The Government generally respected the human rights of its citizens; however, there were problems in some areas. Prison conditions remained poor. Security forces and the separatist authorities on Anjouan used arbitrary arrest and detention. The Government limited freedom of religion, and security forces reportedly continued to threaten Christians. Societal discrimination against women and Christians continued to be serious problems. There were some instances of forced child labor.

RESPECT FOR HUMAN RIGHTS

1. Respect for the Integrity of the Person, Including Freedom From:

a. Arbitrary or Unlawful Deprivation of Life

There were no reports of the arbitrary or unlawful deprivation of life by the Government or its agents during the year. However, during a December 2001 unsuccessful coup attempt on Moheli, soldiers killed four invading mercenaries; two other mercenaries were lynched by a mob.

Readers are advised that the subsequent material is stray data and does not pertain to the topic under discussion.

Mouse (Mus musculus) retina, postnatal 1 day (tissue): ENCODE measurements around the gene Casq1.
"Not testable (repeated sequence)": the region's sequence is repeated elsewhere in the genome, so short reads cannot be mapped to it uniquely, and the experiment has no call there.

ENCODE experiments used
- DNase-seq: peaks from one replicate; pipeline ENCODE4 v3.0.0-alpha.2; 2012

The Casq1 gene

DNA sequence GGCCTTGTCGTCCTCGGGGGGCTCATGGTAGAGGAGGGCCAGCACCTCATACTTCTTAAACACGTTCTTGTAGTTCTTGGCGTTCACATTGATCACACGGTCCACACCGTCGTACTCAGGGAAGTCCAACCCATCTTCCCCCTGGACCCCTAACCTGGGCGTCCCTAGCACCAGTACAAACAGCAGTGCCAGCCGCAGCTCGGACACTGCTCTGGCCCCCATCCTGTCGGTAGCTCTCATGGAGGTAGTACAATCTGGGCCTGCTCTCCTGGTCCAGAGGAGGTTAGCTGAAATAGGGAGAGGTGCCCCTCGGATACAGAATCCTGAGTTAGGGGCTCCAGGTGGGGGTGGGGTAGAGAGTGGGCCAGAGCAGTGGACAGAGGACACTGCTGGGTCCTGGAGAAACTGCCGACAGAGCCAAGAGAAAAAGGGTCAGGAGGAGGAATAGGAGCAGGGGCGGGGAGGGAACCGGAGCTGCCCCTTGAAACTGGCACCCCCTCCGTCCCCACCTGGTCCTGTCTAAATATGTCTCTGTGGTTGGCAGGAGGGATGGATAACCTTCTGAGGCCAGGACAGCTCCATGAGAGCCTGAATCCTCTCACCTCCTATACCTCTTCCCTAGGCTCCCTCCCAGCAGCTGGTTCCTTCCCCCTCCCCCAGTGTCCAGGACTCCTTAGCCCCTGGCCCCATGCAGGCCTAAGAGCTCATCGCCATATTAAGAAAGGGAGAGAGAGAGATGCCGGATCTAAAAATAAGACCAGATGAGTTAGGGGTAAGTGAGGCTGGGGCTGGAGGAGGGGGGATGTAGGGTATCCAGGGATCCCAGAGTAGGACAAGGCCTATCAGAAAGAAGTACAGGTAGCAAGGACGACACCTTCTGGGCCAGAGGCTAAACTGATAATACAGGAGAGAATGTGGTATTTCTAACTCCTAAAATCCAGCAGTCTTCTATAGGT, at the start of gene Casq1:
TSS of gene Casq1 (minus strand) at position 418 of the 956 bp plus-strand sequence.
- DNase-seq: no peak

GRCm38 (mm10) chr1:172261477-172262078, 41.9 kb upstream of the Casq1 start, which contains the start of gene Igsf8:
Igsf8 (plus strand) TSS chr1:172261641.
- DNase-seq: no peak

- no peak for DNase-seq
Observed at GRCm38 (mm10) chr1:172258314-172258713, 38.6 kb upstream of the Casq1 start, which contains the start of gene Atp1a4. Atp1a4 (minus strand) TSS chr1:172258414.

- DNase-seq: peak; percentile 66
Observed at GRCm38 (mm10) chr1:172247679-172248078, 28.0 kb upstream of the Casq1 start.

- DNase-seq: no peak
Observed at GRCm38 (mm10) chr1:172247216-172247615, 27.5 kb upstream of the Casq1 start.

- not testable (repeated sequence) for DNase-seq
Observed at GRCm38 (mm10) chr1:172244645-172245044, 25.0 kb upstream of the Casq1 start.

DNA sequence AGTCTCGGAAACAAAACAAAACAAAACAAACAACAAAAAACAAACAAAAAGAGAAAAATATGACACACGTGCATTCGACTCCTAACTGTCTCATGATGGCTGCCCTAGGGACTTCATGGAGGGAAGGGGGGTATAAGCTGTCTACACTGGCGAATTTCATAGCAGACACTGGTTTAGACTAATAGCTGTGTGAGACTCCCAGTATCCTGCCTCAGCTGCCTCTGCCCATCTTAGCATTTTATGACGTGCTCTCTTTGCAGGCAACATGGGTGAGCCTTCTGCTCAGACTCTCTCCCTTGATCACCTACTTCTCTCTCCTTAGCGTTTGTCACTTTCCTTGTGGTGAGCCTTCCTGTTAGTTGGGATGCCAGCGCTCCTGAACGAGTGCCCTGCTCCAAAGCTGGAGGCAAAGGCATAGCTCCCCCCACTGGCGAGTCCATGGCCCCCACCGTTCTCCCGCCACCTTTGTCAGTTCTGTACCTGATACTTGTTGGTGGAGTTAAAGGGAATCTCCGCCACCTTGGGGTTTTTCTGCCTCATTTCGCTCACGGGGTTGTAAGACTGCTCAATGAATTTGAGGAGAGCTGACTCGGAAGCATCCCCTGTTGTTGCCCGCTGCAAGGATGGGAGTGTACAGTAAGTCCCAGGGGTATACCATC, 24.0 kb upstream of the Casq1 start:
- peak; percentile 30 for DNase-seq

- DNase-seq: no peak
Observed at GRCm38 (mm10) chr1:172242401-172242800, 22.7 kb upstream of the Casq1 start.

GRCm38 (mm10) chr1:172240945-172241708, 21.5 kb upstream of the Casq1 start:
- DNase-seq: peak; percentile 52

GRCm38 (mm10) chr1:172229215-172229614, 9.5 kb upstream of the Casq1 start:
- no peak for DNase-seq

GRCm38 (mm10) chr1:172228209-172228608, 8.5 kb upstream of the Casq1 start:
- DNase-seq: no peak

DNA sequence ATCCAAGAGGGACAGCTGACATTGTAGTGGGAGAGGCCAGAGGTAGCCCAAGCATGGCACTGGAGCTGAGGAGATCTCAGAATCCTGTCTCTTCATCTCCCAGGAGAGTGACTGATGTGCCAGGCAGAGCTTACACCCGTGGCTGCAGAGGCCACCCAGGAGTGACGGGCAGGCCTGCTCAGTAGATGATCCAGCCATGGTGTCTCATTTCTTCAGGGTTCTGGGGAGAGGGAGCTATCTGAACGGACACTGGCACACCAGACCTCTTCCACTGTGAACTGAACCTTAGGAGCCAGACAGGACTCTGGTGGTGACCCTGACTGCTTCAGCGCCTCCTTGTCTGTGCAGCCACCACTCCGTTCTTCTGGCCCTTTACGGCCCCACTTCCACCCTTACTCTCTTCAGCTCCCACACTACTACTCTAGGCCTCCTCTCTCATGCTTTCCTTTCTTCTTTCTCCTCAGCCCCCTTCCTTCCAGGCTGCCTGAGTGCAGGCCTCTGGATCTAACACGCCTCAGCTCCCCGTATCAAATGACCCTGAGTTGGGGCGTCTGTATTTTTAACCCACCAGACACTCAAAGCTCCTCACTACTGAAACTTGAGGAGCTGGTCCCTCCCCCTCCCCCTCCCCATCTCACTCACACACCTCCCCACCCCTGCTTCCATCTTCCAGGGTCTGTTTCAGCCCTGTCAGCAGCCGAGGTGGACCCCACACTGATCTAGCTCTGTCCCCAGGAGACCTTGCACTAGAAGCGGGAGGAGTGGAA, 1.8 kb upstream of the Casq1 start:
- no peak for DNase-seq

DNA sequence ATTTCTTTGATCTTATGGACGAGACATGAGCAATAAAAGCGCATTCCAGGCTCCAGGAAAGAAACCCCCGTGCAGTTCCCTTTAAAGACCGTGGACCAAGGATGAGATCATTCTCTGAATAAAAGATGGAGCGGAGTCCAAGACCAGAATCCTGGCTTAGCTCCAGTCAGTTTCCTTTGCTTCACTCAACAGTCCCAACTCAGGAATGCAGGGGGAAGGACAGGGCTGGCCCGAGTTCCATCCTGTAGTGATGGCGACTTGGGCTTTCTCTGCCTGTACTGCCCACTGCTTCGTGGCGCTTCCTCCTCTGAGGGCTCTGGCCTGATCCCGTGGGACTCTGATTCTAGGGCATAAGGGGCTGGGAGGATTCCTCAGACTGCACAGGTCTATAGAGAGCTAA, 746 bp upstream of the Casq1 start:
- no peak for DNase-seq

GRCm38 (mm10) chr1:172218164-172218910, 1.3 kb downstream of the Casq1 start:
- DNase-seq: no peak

In addition to the police and the military, there were many groups on Anjouan that were armed, including paramilitary forces, militias, and civilians. There were no reported killings by these groups during the year.

b. Disappearance

There were no reports of politically motivated disappearances.

c. Torture and Other Cruel, Inhuman, or Degrading Treatment or Punishment

The Constitution prohibits such practices, and there were no reports that government officials employed them.

In September police forcibly dispersed a student demonstration (see Section 2.b.).

Prison conditions remained poor. A lack of proper sanitation, overcrowding, inadequate medical facilities, and poor diet were common problems. The Government has not taken action to remedy these problems. Unlike in previous years, there were no reports of deaths as a result of disease in prisons during the year. Female prisoners were held separately from male prisoners. Juveniles were not imprisoned; they were returned to the custody of their parents. Pretrial detainees were not held separately from convicted prisoners.